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Lovell , Wyoming
May 27, 2010     Lovell Chronicle
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May 27, 2010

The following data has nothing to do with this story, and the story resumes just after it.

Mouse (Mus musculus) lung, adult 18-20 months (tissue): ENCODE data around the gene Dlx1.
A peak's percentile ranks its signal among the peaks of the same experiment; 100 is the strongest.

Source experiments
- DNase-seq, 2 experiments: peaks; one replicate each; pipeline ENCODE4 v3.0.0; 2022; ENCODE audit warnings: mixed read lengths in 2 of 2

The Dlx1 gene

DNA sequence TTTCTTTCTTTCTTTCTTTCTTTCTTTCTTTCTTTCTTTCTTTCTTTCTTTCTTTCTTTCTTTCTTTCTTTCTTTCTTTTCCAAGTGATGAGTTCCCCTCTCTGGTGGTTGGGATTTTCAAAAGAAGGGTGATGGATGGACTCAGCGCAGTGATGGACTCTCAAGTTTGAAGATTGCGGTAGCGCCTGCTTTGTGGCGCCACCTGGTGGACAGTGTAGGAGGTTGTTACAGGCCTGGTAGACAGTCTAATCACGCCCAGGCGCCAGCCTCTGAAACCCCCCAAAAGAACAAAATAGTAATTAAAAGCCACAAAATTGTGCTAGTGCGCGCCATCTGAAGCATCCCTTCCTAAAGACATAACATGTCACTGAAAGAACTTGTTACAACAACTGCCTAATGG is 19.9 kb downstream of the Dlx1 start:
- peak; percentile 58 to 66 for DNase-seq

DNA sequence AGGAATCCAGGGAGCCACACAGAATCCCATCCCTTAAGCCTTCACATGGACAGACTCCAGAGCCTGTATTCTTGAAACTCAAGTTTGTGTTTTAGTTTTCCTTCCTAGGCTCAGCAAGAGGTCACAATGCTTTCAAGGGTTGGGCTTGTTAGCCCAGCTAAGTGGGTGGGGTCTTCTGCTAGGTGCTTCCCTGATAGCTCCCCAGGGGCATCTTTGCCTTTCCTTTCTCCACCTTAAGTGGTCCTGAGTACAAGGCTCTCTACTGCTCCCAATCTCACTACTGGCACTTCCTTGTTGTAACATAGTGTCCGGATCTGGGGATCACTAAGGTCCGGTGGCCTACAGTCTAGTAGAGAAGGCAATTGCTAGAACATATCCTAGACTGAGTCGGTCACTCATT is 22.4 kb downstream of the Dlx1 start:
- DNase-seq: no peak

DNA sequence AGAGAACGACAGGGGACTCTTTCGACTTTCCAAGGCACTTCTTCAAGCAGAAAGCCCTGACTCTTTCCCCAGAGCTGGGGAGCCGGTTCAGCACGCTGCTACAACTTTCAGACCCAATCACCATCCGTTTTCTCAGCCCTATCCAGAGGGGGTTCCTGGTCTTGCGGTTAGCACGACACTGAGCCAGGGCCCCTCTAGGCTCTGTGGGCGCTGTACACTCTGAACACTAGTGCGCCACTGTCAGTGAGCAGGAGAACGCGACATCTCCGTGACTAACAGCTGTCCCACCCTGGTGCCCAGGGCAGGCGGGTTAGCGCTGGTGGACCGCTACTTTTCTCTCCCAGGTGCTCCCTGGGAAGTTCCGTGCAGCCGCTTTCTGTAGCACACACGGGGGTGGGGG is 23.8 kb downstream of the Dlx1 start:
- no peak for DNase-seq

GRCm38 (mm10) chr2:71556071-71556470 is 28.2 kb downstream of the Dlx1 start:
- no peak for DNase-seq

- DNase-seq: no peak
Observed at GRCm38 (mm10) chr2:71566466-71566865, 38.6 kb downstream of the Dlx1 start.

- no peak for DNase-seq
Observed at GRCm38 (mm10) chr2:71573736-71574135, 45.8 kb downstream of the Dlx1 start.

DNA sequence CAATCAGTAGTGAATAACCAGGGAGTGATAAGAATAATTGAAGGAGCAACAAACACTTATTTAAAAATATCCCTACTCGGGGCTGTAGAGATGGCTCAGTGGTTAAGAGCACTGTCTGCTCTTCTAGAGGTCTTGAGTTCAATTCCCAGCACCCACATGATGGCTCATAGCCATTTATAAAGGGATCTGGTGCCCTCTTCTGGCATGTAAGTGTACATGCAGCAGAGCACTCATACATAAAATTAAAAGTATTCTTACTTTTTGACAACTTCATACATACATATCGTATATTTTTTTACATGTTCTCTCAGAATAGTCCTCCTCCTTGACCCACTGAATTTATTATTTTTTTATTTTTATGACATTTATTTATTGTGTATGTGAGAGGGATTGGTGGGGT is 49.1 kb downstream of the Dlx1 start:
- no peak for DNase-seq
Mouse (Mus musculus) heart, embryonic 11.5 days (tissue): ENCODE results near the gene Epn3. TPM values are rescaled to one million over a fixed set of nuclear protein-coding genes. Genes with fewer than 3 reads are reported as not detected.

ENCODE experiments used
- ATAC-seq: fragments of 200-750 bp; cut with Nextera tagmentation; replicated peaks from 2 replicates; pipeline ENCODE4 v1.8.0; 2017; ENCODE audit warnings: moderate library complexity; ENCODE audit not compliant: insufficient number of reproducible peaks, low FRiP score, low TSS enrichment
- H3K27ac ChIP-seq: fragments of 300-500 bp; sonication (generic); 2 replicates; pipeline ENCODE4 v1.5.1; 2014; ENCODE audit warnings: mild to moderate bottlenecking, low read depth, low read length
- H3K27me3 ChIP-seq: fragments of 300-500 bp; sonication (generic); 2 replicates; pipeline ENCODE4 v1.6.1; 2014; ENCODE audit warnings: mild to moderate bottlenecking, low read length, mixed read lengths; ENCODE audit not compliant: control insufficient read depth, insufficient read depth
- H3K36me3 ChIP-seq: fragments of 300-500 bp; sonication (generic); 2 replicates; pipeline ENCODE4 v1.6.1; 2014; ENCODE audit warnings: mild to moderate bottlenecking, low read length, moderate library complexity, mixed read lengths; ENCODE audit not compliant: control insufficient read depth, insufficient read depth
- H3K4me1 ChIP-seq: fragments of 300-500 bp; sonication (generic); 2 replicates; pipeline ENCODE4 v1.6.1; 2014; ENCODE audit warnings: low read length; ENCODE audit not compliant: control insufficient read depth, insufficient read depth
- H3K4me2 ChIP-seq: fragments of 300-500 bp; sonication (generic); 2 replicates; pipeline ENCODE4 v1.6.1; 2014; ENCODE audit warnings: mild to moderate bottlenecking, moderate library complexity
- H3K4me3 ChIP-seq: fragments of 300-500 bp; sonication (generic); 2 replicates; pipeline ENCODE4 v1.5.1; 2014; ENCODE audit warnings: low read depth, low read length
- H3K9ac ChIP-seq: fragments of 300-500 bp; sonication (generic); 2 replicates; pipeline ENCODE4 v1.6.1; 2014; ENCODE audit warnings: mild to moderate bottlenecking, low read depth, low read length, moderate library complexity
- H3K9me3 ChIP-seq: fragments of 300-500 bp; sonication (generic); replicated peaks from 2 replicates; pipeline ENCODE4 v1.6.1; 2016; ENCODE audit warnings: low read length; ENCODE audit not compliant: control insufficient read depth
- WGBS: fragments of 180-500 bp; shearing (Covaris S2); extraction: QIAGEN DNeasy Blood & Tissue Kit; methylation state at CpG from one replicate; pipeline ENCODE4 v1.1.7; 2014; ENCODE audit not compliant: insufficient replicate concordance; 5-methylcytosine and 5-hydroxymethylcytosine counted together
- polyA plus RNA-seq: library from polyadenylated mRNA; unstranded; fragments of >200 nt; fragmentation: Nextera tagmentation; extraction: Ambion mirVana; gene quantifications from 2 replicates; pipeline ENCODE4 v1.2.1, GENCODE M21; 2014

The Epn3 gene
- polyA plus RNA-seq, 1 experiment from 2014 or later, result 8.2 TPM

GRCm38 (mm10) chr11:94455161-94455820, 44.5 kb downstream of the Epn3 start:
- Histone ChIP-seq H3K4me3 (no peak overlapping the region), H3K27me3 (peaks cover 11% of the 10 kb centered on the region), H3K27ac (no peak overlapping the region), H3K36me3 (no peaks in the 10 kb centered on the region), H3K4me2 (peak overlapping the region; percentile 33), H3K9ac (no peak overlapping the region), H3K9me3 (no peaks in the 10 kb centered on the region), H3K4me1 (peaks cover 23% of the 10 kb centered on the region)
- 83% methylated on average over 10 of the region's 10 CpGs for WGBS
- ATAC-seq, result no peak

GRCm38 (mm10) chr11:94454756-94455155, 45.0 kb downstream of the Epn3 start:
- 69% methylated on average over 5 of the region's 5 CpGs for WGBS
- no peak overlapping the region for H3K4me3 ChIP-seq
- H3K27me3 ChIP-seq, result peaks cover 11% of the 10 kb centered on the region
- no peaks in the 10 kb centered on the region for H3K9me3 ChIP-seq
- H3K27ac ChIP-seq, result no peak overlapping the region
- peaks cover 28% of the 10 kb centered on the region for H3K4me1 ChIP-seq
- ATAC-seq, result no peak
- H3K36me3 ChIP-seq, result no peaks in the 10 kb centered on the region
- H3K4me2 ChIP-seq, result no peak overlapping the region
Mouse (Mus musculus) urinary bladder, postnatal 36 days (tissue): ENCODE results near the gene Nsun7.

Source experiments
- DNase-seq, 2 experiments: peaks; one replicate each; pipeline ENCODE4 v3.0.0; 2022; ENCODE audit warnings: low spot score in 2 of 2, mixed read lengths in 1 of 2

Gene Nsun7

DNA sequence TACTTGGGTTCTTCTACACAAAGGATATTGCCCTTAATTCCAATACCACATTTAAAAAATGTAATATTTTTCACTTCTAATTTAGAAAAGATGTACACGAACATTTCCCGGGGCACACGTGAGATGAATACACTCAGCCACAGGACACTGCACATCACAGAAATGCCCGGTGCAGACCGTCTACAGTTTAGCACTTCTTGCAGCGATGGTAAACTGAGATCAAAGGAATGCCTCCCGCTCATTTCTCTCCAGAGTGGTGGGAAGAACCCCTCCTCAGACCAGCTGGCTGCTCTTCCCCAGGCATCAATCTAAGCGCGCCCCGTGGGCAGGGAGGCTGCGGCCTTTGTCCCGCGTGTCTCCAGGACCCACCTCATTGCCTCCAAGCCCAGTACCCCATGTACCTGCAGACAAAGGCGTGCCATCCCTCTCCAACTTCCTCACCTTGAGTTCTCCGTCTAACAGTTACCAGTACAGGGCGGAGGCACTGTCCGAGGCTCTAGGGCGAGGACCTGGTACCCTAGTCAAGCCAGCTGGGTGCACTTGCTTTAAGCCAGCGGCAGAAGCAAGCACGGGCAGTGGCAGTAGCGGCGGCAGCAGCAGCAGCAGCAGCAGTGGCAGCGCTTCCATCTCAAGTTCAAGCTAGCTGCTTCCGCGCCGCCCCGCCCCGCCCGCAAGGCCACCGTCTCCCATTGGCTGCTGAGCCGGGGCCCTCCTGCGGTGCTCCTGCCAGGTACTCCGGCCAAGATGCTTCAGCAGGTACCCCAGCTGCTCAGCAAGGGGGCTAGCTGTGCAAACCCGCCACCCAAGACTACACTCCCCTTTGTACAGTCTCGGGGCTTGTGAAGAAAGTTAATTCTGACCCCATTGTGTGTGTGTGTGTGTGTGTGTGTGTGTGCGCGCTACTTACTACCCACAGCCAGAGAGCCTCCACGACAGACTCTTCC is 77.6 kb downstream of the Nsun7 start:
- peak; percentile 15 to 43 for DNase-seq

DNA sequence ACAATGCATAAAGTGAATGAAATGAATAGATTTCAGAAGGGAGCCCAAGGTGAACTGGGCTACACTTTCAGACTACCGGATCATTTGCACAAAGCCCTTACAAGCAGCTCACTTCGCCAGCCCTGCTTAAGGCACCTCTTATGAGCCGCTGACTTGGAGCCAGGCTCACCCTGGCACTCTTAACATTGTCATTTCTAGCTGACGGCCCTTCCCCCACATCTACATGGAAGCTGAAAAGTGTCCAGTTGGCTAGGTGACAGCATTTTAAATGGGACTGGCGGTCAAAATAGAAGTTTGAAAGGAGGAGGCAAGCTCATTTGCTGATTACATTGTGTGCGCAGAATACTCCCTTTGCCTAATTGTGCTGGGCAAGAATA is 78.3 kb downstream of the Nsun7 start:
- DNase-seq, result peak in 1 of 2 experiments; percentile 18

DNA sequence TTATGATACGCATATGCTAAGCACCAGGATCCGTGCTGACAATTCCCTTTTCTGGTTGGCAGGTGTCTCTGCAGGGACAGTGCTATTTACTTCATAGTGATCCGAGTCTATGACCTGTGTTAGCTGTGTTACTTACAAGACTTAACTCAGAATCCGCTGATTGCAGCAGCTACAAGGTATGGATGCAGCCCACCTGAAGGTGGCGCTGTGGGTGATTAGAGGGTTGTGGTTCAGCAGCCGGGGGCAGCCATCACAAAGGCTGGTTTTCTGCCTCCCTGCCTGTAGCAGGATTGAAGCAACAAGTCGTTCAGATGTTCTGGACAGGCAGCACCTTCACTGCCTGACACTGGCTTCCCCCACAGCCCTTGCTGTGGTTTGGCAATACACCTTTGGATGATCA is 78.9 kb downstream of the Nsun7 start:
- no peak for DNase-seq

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4 I The Lovell Chronicle I May 27, 2010 www. LovellChronicle.com Some interesting races brewing as filing deadline approaches What an interesting political year it is shaping up to be. Citizens interested in running for political office have through tomorrow (Friday) to file for office at the local, county or state level, but there are already some fascinating races brewing, especially in some of our smallest communi- ties. It's a veritable stampede to the mayor's chair in Frannie, where four hopefuls have riled to run for mayor, perhaps spurred by a belief that Mayor Gerry Dart will not run for re- election. As of Wednesday, Dart had not riled, but four chal- lengers have filed for mayor, along with four for town coun- cil. Frannie leads the area in political enthusiasm. There are also interesting races in Byron and Deaver. Deaver Mayor Rod Wambeke is not expected to seek re- election, so councilmen Fred Yates and Don Wenstrom Jr. are running. Town Clerk Vana Camp said there's almost nev- er a contested mayoral election in Deaver, but there is now, with both candidates being experienced, previously-elected councilmen. Intrigue in Dearer. In Byron, Mayor Milton Meier has been coy about his re- election plans, not filing as of Wednesday, but that hasn't prevented others from throwing their hats in the ring. Bret George and Gary Gruell are running for mayor. This all points to a healthy level of fnterest in local poli- tics and the operation of our government at the grass roots level. There is less interest in town government in Cowley, ap- parently. As of Tuesday, only two candidates had riled for three seats in Cowley, and only one of them is an incumbent - councilwoman Carolyn Barnes running for mayor. Does that mean Mayor Roland Simmons is not running? We'll rind out later this week. Lovell has the barest of races going. Jim Szlemko is challenging Bruce Morrison for mayor, but there were only two candidates for two council seats as of Wednesday: in- cumbent Bruce Wolsey and Rick Banks. Considering all of the difficult issues the council has been dealing with, from open burning to utility rates - and the accompanying com- plaining - you'd think there would be more interest from folks in having a say in Lovell municipal government. But there's still time. Here's hoping some more candi- dates will emerge by the end of the week. Letters to the editor Thanks to RMHS students Dear Editor: We would like to thank Rocky Mountain High School in Byron for their outstanding generosity and kindness by raising $700 to benefit the Make-A-Wish Foun- dation of Wyoming. These amazing students worked with compassion and unselfishness during their "Kids for Wish Kids" week to support Wyoming Wish children. We are so proud and thankful for these wonderful stu- dents who opened their hearts to other kids. The Make-A-Wish Founda- tion of Wyoming grants wish- es to children between the ages of 2 and 18 with life-threaten- ing medical conditions to enrich the human experience with hope, strength, and joy. The Make-A-Wish Founda- tion of Wyoming celebrates 25 years of granting wishes - our or- ganization began in 1985. If you know of a child with a life-threat- ening medical condition, please contact the state office located in Casper at 888.WYO.WISH, or our web site at www.wyoming. wish.org. Gayle Irwin Special Events/Volunteer Coordinator Casper Proud to be of the 'Stone Age' Editor, Re: New Arizona law is rac- ist, Lovell Chronicle, May 13 I am so sick and tired of the gratuitous use of the race card and our total slavery to that po- litical correctness! Diane Badger's letter was well thought out and dealt with a law that has not been adhered to. If our Marxist mentored Chief Executive had been doing his job, the governor of Arizona would not have been forced to take that action. The individual who submit- ted that article seems to have no concept of the value of our Con- stitution, Bill of Rights, particu- larly the 10th Amendment, which deals with States Rights. Our Chief Executive raised his arm to the square and swore to protect these things from enemies, for- eign and domestic, as do so many of our elected officials. Their be- havior shows utter contempt for that which they have sworn to defend. You say she belongs in the Stone Age? Then so do the found- ing fathers who purchased this Republic, our freedom and lib- erty. It cost them dearly in every way imaginable; their lives, their fortunes and their sacred honor. Would you please read about the terrible winter they faced at Val- ley Forge? Would you please con- sider the immense suffering of the soldiers in the Continental Army? Do you even know about it? While you are identifying people of the 'Stone Age', consid- er me one also, proud to be one! Robert Yorgason Cowley, WY Going out with a final note Folks, I've come to the end of the trail. This will be my last Ag Chat with you. It's been a wonderful adventure through time, I'll tell ya! The column has been made pos- sible by the very special people associated with the paper you are reading. My thanks to the publishers, editors, special assign- ment personnel, printers and all who make this paper happen each day and or week. Most importantly, a special thanks to you who have been faithful readers of my column over the years. I think agriculture in the Big Horn Basin is stacking up to have a very special year. Why, these million dollar rains por- tend to it. Those calves and lambs should come off of summer pastures fatter than "Porky the PiE' this fall. These sugar beet farmers will be going to their fields in limousines next year with all the money they'll put in the bank from this year's crop. Now all of this hinges, of course, on not having vistiular stomatitis, curly top, or other obnoxious Jim E;ill Ag Chat spring, nor hail pounding the beets into smithereens as well. I could go on and on, but you get the picture. If I have had any success in my life and career, it is only because I had the most wonderful wife taking care of busi- ness at home. Connie has endured a lot with my shenanigans and I'm a lucky man that she put up with it. My son, Chris, is still flying regional jets out of Sky Harbor in Phoenix. My daughter, Carey, is back home and recently started a job with the Wyoming Work Force Ser- vices Office. One of the guys I will really miss in the outfit is Ron Cunningham. Ron is the Extension educator in Fremont County. Many of you know Ron and the special dedication he brings to the job and the people he works with. Ron will be helping to take up the slack in this area after I leave. We do area work now and cover the Northwest Area, which includes Park, Big Horn, Washakie, Hot Springs The county level is a mixed bag. The incumbents serv- diseases showing up. My assumptions include grass- ing as assessor, coroner, attorney, clerk of district court and hopp er infestatins not happening due to the cool treasurer are unopposed, and that's disappointing. Good county races almost always lead to a discussion of issues that need to be dealt with and/or better ways of doing busi- ness. There are races for sheriff, county clerk and county com- rdissioner, with three candidates, including incumbents Keith Grant and Scotty Hinman, seeking two seats on the com- mission. On the state level, the races for the top five elected of- rices are getting crowded, but most of the activity is on the Republican side of the aisle - not surprising for our GOP-leaning state, but still frustrating in terms of politi- cal discourse. A totally one-sided election is not healthy, nor interesting. Host of the Democrats running are political unknowns, except for Sen. Hike Massie of Laramie, who is running for State Supt. of Public Instruction. On the other hand, there is a great race for governor on the Republican side, with four highly-qualified individuals running, along with two relative unknowns. Matt Head, Rita Meyer, Ron Micheli and Colin Simpson all have the experi- ence and qualifications to be governor, and this race is too close to call. It will boil down to whoever can run the best campaign. If you've been thinking about serving your communi- ty by running for office, it's not too late. Many have found serving to be a rewarding experience. Locally, see your town clerk, and on the county level, visit the county clerk's office in Basin. It looks like we will have a lively summer in Big Horn County and throughout Wyoming. --David Peck 2016 ltIEIMBEl{ 2009 AWARD-WINNING NEWSPAPER Postmaster: Send address changes to: The Lovell Chronicle, USPS 321-060 234 E. Main, Lovell, Wyoming 82431 (307) 548-2217 Published every Thursday Periodical postage paid at Lovell, Wyoming Editor and Publisher: David Peck News Editor: Brad Devereaux Staff: Gladys McNeil, Pat Parmer, Dorothy Nelson, Erin Henson, Marwyn Layne, Kymbre Moorehead, Teressa Ennis, Jason Zeller. and Fremont counties. Happy Trails one and all .... 00no00ner erosion of personal freedom In an era of supposed transparency, Congress has sneaked another one past us. A recent bill, S. 3217, called the Re- storing American Financial Stability Act of 2010, contains a little known provi- sion which gives the federal government the authority to examine our financial re- cords, and to make that information pub- lic. The newly created Consumer Finan- cial Protection Bureau can follow any- one's banking and credit card purchases without permission! Everything from how much we spend at the grocery store to an ATM withdrawal can be tracked by the very government that is supposed to pro- tect our individual rights. Senator Mike Enzi proposed an amendment which would have required written per- mission from an individual before the bureau could look over that person's banking activities and credit card purchases. Majority leadership refused to even allow a vote on the Enzi amendment and passed the bill by a vote of 59-39. This is an absolute outrage! It was passed un- der the pretense of "protecting the consumer". I'm a consumer, and I sure don't feel protected, do you? In fact, I feel more violated by the actions of this bill than I ever did by a bad purchase or banking regu- lation. Why in the heck do they need to have this in the deceptively named Restoring American Finan- cial Stability Act of 2010? Don't be fooled into thinking that it has any- thing to do with protecting the consumer. The truth is the more they know about our finances the better they can restructure their actions to take advantage of another opportunity to control and tax. They can't achieve redistribution of wealth if they don't know who they can take it from and who they want to give it to. If they truly wanted to restore American finan- cial stability, they have to start with getting their own spending under control. They should utilize the money that still hasn't been touched from the stim- ulus package in a way that benefits the Americans who paid for it, creating an atmosphere conducive to job creation. They need to rethink the bailouts and handouts that they are so benevolently granting. And for crying out loud, they should pass a budget this year. I know that in Washington a budget is actually a farce, but that doesn't give them the right to skip it this year. We, as individual American citizens, can't do that. We are required to file our taxes by April 15 Diane Badget View from the soapbox of every year and face tough penalties for not doing so. Most Americans understand our financial responsibilities and follow the rules. One of the rules set forth for Congress is to have a budget every year. The only reason I can think of for not do- ing so this year is because they'd have to face their unsustainable spending, and they might need to finally face the real- ity of what they have done with the mon- ey that the taxpayers have entrusted to them. Why, in an age when it's especially important for America to present a strong image to the rest of the world, are Con- gress and the Administration pounding so hard on American citizens and eroding the freedom those citizens are supposed to enjoy? This intrusion into our personal lives ex- ceeds the scope of their governmental powers. They are abusing the people they are sworn to serve, and instead are serving the interests of foreign govern- ments. I am sick and tired of being told that global is more important than American. I'm disgusted when I turn on the news only to hear another American official apologizing for the existence of America. It's frightening to me that every time America takes the blame for the sorry state of the world; our enemies see it, hear it and feed on it. By the grace of God I am an American citizen, and I refuse to be ashamed of it. That doesn't mean that I can't be ashamed of those who are supposed to be leading us. I fully un- derstand that we are all part of a global landscape. I get that. But what message does it send to every single country on the planet when American leaders place the blame for the world's ills squarely on the shoulders of people they have sworn to serve? Part of that message is clear to them - those in charge in Washington don't respect or trust their own peo- ple. If the President of the United States says that Americans are greedy, ruthless, bigoted and wrong, how can any other nation feel any differently to- wards us? This act, which allows federal intrusion into the personal financial dealings of Americans, tells the entire world that our own government has no faith in us to be honest, honorable people. Well, I have faith in us. This act is dangerous and needs to be stopped. We are a nation of laws. Those laws are supposed to be proposed, written, and passed with the consent of the people, in order to protect our pos- terity and our freedoms. This law fails miserably all the way around. Letters to the editor The Lovell Chronicle welcomes letters from its readers and will make every effort to print them. Letters longer than 400 words may not be printed. Letters must be signed and include the address and telephone number of the writer. Unsigned letters will be discarded. Writers are limited to two letters in any 30 day period. All letters must conform to the law of libel and be in good taste. They may be mailed to The Lovell Chronicle, Box 787, Lovell, WY 82431, or delivered to our office at 234 E. Main St., Lovell. A strict 1:00 p.m. Tuesday deadline will be enforced.